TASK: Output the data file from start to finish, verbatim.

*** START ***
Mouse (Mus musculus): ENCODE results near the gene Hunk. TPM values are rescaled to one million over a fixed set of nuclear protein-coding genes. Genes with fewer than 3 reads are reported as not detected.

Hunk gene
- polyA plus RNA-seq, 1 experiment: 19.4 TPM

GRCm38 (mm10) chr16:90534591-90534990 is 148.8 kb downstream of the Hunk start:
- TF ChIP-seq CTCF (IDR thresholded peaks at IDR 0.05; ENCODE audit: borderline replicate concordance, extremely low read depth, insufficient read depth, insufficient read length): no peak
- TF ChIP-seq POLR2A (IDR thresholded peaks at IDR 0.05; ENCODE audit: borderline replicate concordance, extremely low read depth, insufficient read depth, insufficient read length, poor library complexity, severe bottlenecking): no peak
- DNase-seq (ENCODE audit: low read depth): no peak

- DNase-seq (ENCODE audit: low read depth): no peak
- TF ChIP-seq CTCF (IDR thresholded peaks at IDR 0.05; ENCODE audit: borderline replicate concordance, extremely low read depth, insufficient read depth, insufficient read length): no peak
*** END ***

Mouse (Mus musculus): ENCODE results near the gene Hunk. TPM values are rescaled to one million over a fixed set of nuclear protein-coding genes. Genes with fewer than 3 reads are reported as not detected.

Hunk gene
- polyA plus RNA-seq, 1 experiment: 19.4 TPM

GRCm38 (mm10) chr16:90534591-90534990 is 148.8 kb downstream of the Hunk start:
- TF ChIP-seq CTCF (IDR thresholded peaks at IDR 0.05; ENCODE audit: borderline replicate concordance, extremely low read depth, insufficient read depth, insufficient read length): no peak
- TF ChIP-seq POLR2A (IDR thresholded peaks at IDR 0.05; ENCODE audit: borderline replicate concordance, extremely low read depth, insufficient read depth, insufficient read length, poor library complexity, severe bottlenecking): no peak
- DNase-seq (ENCODE audit: low read depth): no peak

- DNase-seq (ENCODE audit: low read depth): no peak
- TF ChIP-seq CTCF (IDR thresholded peaks at IDR 0.05; ENCODE audit: borderline replicate concordance, extremely low read depth, insufficient read depth, insufficient read length): no peak